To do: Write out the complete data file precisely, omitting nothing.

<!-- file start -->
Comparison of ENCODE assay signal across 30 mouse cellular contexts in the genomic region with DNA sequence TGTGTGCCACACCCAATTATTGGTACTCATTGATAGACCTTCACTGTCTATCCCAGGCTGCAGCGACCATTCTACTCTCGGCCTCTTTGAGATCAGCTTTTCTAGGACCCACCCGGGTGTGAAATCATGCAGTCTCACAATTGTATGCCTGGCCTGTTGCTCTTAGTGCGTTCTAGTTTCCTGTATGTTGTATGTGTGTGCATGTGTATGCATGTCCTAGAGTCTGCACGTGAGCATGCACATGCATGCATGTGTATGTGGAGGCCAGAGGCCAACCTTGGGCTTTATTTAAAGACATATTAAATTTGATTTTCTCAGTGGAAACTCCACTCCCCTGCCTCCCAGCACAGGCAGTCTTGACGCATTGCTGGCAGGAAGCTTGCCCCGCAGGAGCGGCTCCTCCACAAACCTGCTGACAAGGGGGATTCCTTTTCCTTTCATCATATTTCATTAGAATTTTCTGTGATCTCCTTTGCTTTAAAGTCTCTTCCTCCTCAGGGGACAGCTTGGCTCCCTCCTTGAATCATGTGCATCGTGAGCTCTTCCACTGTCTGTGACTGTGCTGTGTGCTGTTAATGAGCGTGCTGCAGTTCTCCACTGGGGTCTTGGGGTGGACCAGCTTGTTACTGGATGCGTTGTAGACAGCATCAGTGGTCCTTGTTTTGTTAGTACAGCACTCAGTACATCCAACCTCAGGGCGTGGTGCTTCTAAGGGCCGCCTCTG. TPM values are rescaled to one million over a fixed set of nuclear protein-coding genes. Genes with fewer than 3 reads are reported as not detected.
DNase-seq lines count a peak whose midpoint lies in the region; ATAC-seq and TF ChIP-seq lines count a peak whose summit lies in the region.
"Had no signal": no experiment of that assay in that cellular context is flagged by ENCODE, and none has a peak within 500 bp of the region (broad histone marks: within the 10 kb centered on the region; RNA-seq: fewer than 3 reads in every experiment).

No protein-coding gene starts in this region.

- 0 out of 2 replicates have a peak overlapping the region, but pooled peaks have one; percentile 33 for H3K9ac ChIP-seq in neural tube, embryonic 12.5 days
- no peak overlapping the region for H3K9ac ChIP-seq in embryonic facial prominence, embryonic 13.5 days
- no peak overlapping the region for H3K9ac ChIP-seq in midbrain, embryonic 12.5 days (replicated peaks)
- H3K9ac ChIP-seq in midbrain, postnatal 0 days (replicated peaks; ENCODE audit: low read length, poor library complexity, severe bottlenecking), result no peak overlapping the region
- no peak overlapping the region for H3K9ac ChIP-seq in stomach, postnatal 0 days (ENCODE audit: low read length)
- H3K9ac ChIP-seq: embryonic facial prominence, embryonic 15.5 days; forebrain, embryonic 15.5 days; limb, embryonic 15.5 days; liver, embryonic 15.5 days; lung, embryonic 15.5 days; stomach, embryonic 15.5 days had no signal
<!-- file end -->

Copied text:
Comparison of ENCODE assay signal across 30 mouse cellular contexts in the genomic region with DNA sequence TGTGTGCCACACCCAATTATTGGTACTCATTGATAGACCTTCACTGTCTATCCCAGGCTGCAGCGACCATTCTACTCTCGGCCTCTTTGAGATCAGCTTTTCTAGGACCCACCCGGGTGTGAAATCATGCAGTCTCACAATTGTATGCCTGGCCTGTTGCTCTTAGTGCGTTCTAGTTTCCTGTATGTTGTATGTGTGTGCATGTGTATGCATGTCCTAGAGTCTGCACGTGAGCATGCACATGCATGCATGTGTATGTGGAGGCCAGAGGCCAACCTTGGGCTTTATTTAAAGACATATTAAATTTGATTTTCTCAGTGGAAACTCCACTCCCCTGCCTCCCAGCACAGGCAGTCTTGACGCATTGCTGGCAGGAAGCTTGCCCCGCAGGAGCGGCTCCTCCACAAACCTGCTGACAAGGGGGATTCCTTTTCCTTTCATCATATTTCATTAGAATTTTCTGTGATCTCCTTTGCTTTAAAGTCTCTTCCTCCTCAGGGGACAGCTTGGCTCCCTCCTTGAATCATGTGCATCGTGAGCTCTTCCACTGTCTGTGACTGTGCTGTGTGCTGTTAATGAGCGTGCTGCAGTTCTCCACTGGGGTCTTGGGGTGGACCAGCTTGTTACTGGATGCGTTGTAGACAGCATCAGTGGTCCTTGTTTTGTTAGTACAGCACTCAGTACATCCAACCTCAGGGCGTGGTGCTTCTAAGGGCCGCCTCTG. TPM values are rescaled to one million over a fixed set of nuclear protein-coding genes. Genes with fewer than 3 reads are reported as not detected.
DNase-seq lines count a peak whose midpoint lies in the region; ATAC-seq and TF ChIP-seq lines count a peak whose summit lies in the region.
"Had no signal": no experiment of that assay in that cellular context is flagged by ENCODE, and none has a peak within 500 bp of the region (broad histone marks: within the 10 kb centered on the region; RNA-seq: fewer than 3 reads in every experiment).

No protein-coding gene starts in this region.

- 0 out of 2 replicates have a peak overlapping the region, but pooled peaks have one; percentile 33 for H3K9ac ChIP-seq in neural tube, embryonic 12.5 days
- no peak overlapping the region for H3K9ac ChIP-seq in embryonic facial prominence, embryonic 13.5 days
- no peak overlapping the region for H3K9ac ChIP-seq in midbrain, embryonic 12.5 days (replicated peaks)
- H3K9ac ChIP-seq in midbrain, postnatal 0 days (replicated peaks; ENCODE audit: low read length, poor library complexity, severe bottlenecking), result no peak overlapping the region
- no peak overlapping the region for H3K9ac ChIP-seq in stomach, postnatal 0 days (ENCODE audit: low read length)
- H3K9ac ChIP-seq: embryonic facial prominence, embryonic 15.5 days; forebrain, embryonic 15.5 days; limb, embryonic 15.5 days; liver, embryonic 15.5 days; lung, embryonic 15.5 days; stomach, embryonic 15.5 days had no signal